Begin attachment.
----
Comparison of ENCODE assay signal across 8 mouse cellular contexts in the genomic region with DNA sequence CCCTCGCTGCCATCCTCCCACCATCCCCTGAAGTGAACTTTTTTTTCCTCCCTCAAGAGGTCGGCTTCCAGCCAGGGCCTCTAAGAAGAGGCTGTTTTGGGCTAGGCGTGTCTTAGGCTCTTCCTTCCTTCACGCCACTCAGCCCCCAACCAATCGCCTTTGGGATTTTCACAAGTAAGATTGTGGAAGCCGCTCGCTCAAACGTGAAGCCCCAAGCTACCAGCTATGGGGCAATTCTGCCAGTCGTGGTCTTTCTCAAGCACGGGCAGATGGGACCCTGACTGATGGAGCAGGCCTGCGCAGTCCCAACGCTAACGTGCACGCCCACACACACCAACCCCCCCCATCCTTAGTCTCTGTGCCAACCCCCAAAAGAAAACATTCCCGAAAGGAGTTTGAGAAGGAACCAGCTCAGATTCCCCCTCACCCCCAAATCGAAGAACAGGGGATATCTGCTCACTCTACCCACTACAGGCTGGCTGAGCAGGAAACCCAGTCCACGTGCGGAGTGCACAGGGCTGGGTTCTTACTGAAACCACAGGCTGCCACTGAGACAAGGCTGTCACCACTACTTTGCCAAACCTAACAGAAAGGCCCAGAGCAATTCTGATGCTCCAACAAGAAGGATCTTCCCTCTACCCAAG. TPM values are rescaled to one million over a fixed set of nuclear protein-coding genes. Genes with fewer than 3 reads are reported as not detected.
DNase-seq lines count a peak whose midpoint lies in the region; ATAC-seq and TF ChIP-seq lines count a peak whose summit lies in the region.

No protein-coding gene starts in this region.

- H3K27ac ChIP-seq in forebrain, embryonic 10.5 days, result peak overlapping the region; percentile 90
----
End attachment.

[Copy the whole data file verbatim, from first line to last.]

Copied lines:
Comparison of ENCODE assay signal across 8 mouse cellular contexts in the genomic region with DNA sequence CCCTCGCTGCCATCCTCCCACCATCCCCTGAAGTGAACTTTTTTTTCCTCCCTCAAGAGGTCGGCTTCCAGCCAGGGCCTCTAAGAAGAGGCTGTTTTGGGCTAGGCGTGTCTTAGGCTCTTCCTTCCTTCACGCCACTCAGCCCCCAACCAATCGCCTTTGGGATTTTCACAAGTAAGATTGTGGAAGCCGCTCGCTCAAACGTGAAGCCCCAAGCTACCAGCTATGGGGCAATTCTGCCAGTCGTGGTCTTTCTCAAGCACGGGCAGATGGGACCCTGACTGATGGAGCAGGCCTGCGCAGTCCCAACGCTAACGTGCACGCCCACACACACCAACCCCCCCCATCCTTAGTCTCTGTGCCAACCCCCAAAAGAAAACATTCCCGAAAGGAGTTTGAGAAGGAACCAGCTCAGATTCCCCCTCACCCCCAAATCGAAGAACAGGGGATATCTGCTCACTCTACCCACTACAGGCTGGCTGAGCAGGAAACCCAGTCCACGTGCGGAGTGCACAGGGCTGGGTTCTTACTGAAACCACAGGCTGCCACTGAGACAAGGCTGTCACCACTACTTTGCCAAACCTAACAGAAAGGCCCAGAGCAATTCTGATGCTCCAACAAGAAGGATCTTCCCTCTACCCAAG. TPM values are rescaled to one million over a fixed set of nuclear protein-coding genes. Genes with fewer than 3 reads are reported as not detected.
DNase-seq lines count a peak whose midpoint lies in the region; ATAC-seq and TF ChIP-seq lines count a peak whose summit lies in the region.

No protein-coding gene starts in this region.

- H3K27ac ChIP-seq in forebrain, embryonic 10.5 days, result peak overlapping the region; percentile 90